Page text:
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Finding the Why: Understanding Rate vs. Mix in Your Data

In today’s digital world, filled with tons of data points and metrics, understanding the “why” in data can be very difficult — especially when trying to narrow down where to start. However, you can keep things simple by developing an analytical approach. If you envision two major reasons for change (rate vs. mix), you can use data to inform where you should start by limiting your options as opposed to looking at everything simultaneously.

Change types

A mix change is driven by sheer volume, holding the average of rates as a constant. Potential drivers of a mix change are:

  • Increasing/decreasing budgets
  • Adding/removing negatives/keywords
  • Turning on/off awareness-driving campaigns
  • Seasonality (depending on your business/industry, this can also be a rate change driver)

A rate change is driven by a change in customer behavior taking the average of measures as a constant. Potential drivers of a rate change are:

  • Ad copy changes
  • Better/worse user interaction on the website
  • Sales (Depending on your business/industry, these can also be a mix change driver)
  • Increasing/decreasing position

These are not the only reasons for mix and rate changes, and in some instances a mix change could have rate change implications and vice versa.

Example 1) 100% mix change

Last month you received 1,000 impressions. This month you received 500 impressions. The click-through rate (CTR) was 10 percent for both months. After calculating it, you get 100 clicks the first month and 50 clicks the second month for a total difference of 50 clicks. To determine which drove the most change, you can use these formulas:

Rate Change

((Measure[old]+Measure[new]))/2 * (Rate[new]-Rate[old])

Mix Change

((Rate[old]+Rate[new]))/2 * (Measure[new]-Measure[old])

Now, plug in the numbers:

Rate Change

((1000+500))/2 * (10%-10%) = ((1500))/2 * (0)

Result: 0 Clicks

Mix Change

((10%+10%))/2 * (500-1000) = ((20%))/2 * (-500)

Result: -50 Clicks

In this example, you see that 100% of the performance change is due to a change in impressions. Knowing this, there are some items we can eliminate as a potential cause for the change since they only affect rate — like ad copy or position changes (in a general sense). We can then dive into what might cause an increase or decrease in impressions, like increasing/decreasing budget, adding keyword negatives, and turning off awareness-driving campaigns.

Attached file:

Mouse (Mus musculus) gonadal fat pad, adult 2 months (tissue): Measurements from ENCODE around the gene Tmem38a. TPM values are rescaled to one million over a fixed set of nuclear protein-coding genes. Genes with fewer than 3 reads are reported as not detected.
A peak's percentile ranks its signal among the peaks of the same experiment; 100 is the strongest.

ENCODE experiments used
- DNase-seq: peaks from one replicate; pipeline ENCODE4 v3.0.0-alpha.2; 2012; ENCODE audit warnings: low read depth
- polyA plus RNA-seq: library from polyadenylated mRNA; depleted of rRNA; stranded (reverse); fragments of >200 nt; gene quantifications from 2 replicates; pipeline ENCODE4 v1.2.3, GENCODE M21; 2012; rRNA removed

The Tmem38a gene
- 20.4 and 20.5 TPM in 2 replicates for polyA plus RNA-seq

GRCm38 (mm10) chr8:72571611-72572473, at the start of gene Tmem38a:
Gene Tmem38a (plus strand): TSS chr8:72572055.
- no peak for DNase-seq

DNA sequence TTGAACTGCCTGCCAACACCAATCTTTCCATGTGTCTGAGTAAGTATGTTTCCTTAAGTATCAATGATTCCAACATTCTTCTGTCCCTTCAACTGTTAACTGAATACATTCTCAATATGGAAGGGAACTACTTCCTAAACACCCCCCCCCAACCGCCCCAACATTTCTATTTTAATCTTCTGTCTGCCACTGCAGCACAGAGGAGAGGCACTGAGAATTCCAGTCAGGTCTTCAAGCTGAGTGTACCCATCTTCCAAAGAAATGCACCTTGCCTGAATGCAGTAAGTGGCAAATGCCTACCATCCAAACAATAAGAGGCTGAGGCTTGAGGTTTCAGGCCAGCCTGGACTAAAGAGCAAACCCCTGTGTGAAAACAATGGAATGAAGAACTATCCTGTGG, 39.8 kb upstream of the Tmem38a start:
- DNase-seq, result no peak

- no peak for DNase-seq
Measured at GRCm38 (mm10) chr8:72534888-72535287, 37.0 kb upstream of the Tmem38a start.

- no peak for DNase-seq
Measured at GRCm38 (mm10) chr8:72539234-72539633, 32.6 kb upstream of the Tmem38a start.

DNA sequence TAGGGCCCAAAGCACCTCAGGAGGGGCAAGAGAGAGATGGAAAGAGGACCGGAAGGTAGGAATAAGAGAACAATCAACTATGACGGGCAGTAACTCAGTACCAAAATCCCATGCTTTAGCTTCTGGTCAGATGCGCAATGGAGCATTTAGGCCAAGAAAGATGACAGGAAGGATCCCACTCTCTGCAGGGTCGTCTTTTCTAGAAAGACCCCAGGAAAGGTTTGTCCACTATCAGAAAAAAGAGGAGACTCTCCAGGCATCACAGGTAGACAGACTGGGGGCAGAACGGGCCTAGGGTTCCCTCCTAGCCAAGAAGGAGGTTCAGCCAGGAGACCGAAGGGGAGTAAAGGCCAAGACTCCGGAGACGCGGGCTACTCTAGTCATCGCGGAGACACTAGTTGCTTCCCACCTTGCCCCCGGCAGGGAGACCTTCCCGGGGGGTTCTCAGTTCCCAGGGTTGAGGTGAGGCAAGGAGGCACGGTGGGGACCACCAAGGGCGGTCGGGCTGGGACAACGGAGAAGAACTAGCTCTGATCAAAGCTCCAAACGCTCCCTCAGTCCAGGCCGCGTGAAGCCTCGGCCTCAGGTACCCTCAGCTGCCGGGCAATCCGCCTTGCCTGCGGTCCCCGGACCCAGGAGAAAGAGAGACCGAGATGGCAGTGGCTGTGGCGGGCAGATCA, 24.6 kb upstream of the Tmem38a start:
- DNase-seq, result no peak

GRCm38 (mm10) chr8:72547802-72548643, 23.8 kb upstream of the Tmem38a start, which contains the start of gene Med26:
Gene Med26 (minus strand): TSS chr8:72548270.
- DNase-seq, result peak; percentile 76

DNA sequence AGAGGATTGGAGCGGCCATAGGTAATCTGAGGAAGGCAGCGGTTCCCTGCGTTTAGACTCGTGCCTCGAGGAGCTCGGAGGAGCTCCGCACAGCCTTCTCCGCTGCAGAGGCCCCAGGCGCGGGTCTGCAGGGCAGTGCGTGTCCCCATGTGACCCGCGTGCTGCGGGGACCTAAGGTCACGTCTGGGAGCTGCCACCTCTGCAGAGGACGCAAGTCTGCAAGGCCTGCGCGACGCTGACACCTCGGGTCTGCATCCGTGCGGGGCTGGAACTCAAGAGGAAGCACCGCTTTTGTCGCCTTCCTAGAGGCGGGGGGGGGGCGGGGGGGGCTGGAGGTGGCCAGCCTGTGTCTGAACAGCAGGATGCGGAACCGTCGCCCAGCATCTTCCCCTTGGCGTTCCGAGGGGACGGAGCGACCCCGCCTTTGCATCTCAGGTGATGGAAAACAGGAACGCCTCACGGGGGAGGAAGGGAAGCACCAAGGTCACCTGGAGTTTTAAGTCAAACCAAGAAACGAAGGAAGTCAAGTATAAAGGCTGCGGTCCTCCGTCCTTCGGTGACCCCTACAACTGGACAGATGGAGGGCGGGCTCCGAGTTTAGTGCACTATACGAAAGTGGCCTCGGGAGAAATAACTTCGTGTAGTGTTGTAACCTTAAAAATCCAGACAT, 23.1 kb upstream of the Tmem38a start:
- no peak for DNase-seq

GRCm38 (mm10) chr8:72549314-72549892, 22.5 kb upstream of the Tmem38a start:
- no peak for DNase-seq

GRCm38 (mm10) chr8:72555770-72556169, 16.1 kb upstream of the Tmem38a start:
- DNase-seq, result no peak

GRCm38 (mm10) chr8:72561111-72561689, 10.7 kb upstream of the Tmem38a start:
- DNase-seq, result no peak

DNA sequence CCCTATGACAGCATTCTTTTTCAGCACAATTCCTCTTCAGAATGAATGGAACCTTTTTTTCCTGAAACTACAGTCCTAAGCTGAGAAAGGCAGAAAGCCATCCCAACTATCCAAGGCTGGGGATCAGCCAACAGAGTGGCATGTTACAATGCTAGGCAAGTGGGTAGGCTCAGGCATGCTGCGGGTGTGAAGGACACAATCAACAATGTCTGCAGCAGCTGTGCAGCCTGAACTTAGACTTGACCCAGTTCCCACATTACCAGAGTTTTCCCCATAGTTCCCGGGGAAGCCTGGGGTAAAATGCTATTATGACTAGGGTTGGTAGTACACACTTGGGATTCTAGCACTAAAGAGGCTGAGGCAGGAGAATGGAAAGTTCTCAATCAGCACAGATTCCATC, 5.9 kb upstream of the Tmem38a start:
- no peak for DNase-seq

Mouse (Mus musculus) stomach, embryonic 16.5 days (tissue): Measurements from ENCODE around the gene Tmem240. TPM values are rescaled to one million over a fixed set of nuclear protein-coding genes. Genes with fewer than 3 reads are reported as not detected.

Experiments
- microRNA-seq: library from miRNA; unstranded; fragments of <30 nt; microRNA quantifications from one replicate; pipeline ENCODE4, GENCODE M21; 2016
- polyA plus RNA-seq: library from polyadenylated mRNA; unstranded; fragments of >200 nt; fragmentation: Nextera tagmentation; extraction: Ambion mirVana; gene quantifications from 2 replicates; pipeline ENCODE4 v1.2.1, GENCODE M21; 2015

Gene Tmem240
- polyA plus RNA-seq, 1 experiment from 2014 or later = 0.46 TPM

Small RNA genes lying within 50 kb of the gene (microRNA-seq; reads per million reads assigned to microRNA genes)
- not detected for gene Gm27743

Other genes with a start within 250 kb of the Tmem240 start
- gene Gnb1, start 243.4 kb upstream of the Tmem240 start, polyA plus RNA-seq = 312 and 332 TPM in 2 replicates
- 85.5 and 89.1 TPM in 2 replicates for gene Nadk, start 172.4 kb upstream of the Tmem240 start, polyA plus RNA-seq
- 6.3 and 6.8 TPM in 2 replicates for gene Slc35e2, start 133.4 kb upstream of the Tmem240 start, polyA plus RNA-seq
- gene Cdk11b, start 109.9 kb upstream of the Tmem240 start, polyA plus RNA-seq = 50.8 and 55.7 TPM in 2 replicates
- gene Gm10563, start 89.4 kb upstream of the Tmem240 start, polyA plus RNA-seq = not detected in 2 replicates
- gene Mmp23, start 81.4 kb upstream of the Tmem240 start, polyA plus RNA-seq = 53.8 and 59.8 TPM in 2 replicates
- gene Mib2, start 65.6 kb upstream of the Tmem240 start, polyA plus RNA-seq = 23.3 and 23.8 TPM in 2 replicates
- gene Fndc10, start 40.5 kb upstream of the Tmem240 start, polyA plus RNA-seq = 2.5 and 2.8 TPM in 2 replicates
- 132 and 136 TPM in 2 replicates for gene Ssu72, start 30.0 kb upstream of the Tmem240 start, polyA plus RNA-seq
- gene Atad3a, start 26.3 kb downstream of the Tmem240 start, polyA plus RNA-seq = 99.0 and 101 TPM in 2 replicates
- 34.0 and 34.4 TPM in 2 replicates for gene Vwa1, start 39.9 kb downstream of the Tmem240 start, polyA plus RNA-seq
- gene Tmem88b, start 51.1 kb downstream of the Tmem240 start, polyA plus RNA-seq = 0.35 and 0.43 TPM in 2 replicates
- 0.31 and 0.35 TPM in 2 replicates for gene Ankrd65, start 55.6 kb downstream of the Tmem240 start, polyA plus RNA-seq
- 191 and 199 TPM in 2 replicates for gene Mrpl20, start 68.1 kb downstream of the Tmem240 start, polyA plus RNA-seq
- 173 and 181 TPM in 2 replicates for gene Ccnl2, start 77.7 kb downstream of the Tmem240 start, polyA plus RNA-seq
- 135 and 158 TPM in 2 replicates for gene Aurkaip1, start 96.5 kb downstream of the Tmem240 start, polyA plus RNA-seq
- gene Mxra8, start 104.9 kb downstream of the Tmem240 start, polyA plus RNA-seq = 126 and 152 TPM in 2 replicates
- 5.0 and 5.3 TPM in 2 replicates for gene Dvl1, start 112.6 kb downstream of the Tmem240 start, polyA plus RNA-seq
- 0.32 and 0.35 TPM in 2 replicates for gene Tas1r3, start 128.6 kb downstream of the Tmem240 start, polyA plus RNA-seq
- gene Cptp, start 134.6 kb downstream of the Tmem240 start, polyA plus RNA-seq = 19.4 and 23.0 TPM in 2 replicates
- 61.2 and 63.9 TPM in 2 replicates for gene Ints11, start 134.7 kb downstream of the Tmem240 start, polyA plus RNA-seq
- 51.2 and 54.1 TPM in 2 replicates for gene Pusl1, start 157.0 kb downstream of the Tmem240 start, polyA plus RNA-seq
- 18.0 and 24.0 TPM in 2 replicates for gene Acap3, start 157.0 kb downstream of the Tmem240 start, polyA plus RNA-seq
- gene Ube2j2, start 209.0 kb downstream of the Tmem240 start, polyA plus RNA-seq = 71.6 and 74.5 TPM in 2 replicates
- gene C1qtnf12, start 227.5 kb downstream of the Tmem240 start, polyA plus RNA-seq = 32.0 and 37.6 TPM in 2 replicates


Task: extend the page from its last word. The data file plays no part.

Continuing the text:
Example 2) 100% rate change

Over two months, you drove 100 visitors to your website. While you converted 25 last month, you converted 50 this month (a 25% conversion rate vs. 50%):

Rate Change

((100+100))/2 * (50%-25%) = ((200))/2 * (25%)

Result: +25 Conv.

Mix Change

((25%+50%))/2 * (100-100) = ((75%))/2 * (0)

Result: 0 Conv.

What drove the 25 extra conversions? Given this example, there wasn’t a change in mix (i.e., more visitors to the site) but we’d look to see if there was a fix/change made to the site to drive conversions or if a sale was driving conversions.

Example 3) Mix and rate change in action

You ended the previous month with a CTR of 6.7% and the current month with a CTR of 5.03%, which makes for a 25% decrease in CTR. You had 525M impressions in month 1 and 850M impressions in month 2. The calculations show 35,175 for month 1, 42,713 for month 2, and that you actually netted 7,538 more clicks.  Let’s work out the numbers and see what drove the change:

Rate Change

((525,000+850,000))/2 * (5.03%-6.70%)

Result: -11,516 Clicks

Mix Change

((6.70%+5.03%))/2 * (850,000-525,000)

Result: +19,053 Clicks

Absolute Change

Abs(19,053) + Abs(-11,516)

Result: +30,568 Clicks

Net Change

19,053 + -11,516

Result: +7,538

These calculations show that the majority of the change was driven by mix, which could be associated with a new branding initiative or by pushing more content type strategies. Despite your CTR dropping by 25%, you see a 21.43% increase in clicks due to the sheer volume of change compensating for the drop in CTR.

In the example above, some may be concerned with the overall drop in CTR. However, it may not be a problem at all but a lack of understanding of what is going on “under the hood.” Therefore, leveraging the data and using this approach can provide insight on where to dig in. When you enter a “fork in the road” during the problem-solving process, being able to remove one of the paths is a big help.